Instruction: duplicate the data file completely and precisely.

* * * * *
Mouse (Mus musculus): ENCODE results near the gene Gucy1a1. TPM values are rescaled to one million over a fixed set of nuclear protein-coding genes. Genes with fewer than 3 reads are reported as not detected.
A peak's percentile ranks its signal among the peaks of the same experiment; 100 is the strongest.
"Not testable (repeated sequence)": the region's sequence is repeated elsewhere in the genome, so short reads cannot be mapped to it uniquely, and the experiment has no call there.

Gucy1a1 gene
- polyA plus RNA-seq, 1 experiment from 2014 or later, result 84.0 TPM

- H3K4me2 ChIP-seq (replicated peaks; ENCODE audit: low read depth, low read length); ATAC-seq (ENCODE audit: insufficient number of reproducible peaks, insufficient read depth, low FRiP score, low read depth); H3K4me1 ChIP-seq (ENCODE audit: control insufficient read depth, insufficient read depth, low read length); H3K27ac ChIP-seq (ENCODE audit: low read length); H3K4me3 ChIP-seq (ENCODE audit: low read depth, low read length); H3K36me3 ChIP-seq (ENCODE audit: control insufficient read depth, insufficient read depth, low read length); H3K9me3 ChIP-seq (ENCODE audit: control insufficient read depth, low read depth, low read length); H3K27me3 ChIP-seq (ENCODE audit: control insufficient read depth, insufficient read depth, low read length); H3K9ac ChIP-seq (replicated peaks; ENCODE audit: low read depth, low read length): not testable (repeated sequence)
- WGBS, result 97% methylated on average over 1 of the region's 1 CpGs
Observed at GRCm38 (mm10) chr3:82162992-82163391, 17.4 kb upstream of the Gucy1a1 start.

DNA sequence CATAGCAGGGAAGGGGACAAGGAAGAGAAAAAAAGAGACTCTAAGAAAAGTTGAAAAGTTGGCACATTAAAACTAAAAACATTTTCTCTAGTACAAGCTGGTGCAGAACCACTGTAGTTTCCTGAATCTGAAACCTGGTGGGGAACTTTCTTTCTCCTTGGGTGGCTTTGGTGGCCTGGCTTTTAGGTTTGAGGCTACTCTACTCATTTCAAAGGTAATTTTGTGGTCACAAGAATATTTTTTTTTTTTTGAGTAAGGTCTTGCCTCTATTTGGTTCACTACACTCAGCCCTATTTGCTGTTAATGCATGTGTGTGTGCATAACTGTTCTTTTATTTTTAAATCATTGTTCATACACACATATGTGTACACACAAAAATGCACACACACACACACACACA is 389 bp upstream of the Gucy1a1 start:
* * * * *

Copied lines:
Mouse (Mus musculus): ENCODE results near the gene Gucy1a1. TPM values are rescaled to one million over a fixed set of nuclear protein-coding genes. Genes with fewer than 3 reads are reported as not detected.
A peak's percentile ranks its signal among the peaks of the same experiment; 100 is the strongest.
"Not testable (repeated sequence)": the region's sequence is repeated elsewhere in the genome, so short reads cannot be mapped to it uniquely, and the experiment has no call there.

Gucy1a1 gene
- polyA plus RNA-seq, 1 experiment from 2014 or later, result 84.0 TPM

- H3K4me2 ChIP-seq (replicated peaks; ENCODE audit: low read depth, low read length); ATAC-seq (ENCODE audit: insufficient number of reproducible peaks, insufficient read depth, low FRiP score, low read depth); H3K4me1 ChIP-seq (ENCODE audit: control insufficient read depth, insufficient read depth, low read length); H3K27ac ChIP-seq (ENCODE audit: low read length); H3K4me3 ChIP-seq (ENCODE audit: low read depth, low read length); H3K36me3 ChIP-seq (ENCODE audit: control insufficient read depth, insufficient read depth, low read length); H3K9me3 ChIP-seq (ENCODE audit: control insufficient read depth, low read depth, low read length); H3K27me3 ChIP-seq (ENCODE audit: control insufficient read depth, insufficient read depth, low read length); H3K9ac ChIP-seq (replicated peaks; ENCODE audit: low read depth, low read length): not testable (repeated sequence)
- WGBS, result 97% methylated on average over 1 of the region's 1 CpGs
Observed at GRCm38 (mm10) chr3:82162992-82163391, 17.4 kb upstream of the Gucy1a1 start.

DNA sequence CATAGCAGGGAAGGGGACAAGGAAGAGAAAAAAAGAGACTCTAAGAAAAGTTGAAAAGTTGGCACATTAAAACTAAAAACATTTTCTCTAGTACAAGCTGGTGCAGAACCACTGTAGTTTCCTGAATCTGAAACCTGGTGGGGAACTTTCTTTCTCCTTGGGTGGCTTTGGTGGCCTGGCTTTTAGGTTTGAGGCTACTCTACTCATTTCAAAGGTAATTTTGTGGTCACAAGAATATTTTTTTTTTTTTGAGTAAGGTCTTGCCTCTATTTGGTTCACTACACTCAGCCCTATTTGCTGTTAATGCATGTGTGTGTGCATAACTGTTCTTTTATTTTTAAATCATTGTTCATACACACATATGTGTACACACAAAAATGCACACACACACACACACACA is 389 bp upstream of the Gucy1a1 start: